Ultimately its not all about what you’re drinking and eating. Rather it’s about when you are eating and drinking. This is one of the major keys to running the Ironman marathon nonstop.

Timing is everything.

It’s in the small things. Drinking the moment you get out of the water is not always a great idea because you have been in the horizontal position for 2.4 miles. When you go vertical and stand up that initial dizziness you feel it most likely a change in blood flow. Your body needs time to adjust.

ironman marathon nonstop

Before the race set you timer to beep at regular intervals as a reminder.

Biking about 15 minutes and then beginning your eating and drinking plan is a better idea.

It’s easy to forget to drink and an hour or two could pass and you simply haven’t had enough to drink. If you’re thirsty it’s too late. Drinking a large amount all at once is not nearly as effective as drinking a smaller amount at pre-planned shorter intervals.

When you take your first drink after 15 minutes or so be sure to have your watch timer pre-set to beep at regular intervals. Start your timer at your first drink. Before the race, set it to beep every 20-25 minutes and you will be reminded to keep your hydration level at an even keep throughout the entire 112-mile bike.

You could set up your plan to drink every beep and drink and eat every second beep. Try it out in training and see what time interval works best for you.

Complex carbohydrates(for instance a whole wheat bagels with peanut butter and honey) should be eaten early on in the first third of the bike so they have time to be assimilated for the late stages of the bike and for the marathon.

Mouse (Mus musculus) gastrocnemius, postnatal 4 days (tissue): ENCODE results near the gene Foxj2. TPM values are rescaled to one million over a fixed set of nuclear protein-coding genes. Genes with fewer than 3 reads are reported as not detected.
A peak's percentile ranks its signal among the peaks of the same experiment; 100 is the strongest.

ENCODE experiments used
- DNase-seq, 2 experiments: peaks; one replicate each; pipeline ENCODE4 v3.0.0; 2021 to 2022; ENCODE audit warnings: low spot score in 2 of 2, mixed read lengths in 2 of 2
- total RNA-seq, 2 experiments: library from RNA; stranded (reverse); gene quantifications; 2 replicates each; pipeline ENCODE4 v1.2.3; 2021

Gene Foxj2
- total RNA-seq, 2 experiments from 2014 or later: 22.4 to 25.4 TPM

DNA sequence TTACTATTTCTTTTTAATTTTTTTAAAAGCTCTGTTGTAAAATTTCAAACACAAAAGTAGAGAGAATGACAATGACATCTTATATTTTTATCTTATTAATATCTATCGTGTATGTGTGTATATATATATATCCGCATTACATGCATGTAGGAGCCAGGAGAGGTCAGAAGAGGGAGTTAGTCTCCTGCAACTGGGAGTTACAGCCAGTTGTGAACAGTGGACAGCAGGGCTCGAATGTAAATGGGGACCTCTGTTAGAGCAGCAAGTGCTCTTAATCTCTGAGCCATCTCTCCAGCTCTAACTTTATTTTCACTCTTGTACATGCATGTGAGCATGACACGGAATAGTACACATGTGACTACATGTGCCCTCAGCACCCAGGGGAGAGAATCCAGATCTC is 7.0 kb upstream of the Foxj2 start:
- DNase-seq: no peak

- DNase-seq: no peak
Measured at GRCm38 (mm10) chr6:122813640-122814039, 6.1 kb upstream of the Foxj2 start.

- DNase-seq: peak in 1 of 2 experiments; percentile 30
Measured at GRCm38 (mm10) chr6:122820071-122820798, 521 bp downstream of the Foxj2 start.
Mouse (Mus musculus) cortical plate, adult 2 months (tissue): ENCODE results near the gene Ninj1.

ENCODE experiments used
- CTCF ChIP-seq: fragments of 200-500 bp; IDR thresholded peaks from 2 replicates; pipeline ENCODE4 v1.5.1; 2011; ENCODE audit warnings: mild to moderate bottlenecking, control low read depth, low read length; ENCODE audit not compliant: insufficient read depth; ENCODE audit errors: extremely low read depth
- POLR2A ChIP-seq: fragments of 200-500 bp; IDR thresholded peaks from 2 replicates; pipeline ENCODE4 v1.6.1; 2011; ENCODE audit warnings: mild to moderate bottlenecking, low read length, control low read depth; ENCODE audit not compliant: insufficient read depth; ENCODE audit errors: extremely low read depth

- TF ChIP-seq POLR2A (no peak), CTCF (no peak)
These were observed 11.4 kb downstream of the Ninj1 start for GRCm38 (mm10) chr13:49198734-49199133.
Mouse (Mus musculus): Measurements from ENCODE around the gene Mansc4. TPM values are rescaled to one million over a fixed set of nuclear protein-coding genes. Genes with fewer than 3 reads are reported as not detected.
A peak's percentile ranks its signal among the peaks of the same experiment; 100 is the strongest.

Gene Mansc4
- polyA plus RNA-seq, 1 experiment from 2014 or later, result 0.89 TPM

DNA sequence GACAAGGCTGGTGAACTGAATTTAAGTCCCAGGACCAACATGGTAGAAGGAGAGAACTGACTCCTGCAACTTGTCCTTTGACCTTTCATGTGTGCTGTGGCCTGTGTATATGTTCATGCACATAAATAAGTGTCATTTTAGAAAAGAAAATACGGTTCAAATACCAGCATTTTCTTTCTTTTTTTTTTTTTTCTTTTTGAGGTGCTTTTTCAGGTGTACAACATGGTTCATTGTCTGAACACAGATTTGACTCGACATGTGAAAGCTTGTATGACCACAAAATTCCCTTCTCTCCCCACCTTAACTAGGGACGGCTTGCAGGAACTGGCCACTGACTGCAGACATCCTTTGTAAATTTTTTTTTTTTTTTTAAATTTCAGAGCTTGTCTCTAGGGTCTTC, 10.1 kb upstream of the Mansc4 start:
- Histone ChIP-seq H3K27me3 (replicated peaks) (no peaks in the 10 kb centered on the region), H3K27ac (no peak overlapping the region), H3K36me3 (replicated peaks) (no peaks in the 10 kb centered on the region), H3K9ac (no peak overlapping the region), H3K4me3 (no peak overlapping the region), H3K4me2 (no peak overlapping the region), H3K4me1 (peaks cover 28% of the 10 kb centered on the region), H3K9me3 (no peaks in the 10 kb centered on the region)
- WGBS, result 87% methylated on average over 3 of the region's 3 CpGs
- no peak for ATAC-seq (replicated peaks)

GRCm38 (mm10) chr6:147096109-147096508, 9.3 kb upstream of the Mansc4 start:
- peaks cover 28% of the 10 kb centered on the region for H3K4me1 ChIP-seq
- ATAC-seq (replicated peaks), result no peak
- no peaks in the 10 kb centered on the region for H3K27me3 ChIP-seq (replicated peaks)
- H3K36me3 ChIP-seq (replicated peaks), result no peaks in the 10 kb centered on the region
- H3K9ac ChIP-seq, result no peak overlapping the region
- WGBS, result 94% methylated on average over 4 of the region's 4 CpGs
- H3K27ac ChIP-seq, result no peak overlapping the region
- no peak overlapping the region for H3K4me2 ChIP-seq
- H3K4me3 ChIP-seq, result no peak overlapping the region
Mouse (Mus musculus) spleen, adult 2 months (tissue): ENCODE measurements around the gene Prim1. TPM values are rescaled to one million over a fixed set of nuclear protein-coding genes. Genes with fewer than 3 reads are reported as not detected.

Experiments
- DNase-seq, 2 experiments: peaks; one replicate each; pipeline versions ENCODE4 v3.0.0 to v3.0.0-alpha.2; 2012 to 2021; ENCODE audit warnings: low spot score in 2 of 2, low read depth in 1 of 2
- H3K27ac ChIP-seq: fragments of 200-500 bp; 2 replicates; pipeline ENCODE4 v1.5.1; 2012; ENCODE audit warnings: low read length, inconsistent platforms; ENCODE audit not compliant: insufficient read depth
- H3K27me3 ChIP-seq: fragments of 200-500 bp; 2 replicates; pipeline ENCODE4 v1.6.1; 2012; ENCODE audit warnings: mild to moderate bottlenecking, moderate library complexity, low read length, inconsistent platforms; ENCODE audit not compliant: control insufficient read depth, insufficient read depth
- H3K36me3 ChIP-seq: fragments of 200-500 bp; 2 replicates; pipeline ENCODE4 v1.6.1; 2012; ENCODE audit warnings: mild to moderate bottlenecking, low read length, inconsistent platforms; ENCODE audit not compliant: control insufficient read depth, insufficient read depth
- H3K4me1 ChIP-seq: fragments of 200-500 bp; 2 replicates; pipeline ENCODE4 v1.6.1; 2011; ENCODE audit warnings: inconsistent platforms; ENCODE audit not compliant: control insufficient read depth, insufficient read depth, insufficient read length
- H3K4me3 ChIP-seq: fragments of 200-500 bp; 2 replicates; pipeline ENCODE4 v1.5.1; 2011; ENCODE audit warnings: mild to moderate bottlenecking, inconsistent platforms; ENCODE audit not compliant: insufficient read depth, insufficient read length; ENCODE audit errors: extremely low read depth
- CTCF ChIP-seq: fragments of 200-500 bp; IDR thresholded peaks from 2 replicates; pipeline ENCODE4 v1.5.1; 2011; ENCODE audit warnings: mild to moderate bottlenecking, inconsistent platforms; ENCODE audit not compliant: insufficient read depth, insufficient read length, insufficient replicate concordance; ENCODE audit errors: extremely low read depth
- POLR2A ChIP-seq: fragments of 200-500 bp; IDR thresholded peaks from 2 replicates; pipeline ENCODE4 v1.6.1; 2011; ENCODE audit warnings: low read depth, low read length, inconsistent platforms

Eating too late on the bike course will do you little good during the marathon as there is no time for your body to assimilate it. On the contrary you could end up with stomach issues.

If you become dehydrated during the bike or have depleted glycogen stores from not pacing yourself within your level of ability you will have a very hard time running the Ironman marathon nonstop.

RELATED: Ironman Triathlon Negative Split Strategy
RELATED: Ironman Death March

Kenyan runners

Reasons why Kenyan runners are among the top runners in the world.

Intense training and attention to nutrition would probably be right near the top of what makes Kenyan runners so amazing..

From the very first time I ever saw the Kenyans run in the Olympic Games I became a big fan.

The Kenyan runners are amazing and regardless of race distance they always seem to be near the top when the dust settles.

Road races, track meets, cross-country, or the Olympics–it simply does not matter–Kenyan runners are proficient at all types of running and at any distance the race happens to be.

It’s almost as if they have an endless supply of speed and their endurance is remarkable.

There are many differing opinions on why the Kenyans have such a gift for running. Some say that it’s because they grew up at a high altitude and as a result have highly-developed lung power.
Kenyans runners

Some say it’s because Kenyan runners have been genetically gifted with the ideal body structure for running.

There are even some who say it’s because they had to run ten miles to school every day. Most Kenyans have a good laugh at that one. They claim the only running they ever did for school was when the bell rang for class to start.

Despite all the guess-work Kenyans success at endurance running might be explained simply by their dedication to training and proclivity for hard work.


I once read this quote from an Olympic athlete.

when you take too many days off from training, someone–somewhere in the world will be training and on the big day when you meet up with him, you will lose to him.

Maybe that’s what the Kenyans think because their training regimen is nothing short of legendary.